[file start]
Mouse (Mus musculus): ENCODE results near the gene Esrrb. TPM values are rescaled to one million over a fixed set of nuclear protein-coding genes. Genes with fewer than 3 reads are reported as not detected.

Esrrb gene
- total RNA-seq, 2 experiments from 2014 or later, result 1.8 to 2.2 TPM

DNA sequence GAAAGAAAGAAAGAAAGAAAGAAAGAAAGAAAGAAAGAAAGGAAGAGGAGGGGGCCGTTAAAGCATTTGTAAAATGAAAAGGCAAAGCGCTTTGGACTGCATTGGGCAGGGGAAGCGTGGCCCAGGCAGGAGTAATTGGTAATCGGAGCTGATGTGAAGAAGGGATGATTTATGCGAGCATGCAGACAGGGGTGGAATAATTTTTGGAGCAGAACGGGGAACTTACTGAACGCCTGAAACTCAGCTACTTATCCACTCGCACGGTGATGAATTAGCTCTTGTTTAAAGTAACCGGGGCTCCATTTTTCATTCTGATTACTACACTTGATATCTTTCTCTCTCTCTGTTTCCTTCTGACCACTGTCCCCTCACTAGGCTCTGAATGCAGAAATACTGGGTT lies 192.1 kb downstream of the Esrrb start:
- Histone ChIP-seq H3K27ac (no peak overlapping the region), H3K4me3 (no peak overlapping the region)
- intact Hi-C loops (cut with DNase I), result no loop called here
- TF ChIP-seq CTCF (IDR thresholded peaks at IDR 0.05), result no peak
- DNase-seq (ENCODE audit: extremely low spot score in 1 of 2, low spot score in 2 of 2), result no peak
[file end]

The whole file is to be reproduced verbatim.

Mouse (Mus musculus): ENCODE results near the gene Esrrb. TPM values are rescaled to one million over a fixed set of nuclear protein-coding genes. Genes with fewer than 3 reads are reported as not detected.

Esrrb gene
- total RNA-seq, 2 experiments from 2014 or later, result 1.8 to 2.2 TPM

DNA sequence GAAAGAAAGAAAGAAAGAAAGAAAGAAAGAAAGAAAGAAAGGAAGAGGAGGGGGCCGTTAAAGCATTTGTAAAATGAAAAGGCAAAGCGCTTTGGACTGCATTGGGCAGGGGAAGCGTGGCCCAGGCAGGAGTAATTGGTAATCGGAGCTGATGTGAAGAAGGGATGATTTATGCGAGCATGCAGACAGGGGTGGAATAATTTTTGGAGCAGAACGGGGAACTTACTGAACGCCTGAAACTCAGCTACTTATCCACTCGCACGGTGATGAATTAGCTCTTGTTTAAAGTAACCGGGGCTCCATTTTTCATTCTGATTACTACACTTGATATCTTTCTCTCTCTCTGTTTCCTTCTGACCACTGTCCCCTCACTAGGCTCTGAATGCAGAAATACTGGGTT lies 192.1 kb downstream of the Esrrb start:
- Histone ChIP-seq H3K27ac (no peak overlapping the region), H3K4me3 (no peak overlapping the region)
- intact Hi-C loops (cut with DNase I), result no loop called here
- TF ChIP-seq CTCF (IDR thresholded peaks at IDR 0.05), result no peak
- DNase-seq (ENCODE audit: extremely low spot score in 1 of 2, low spot score in 2 of 2), result no peak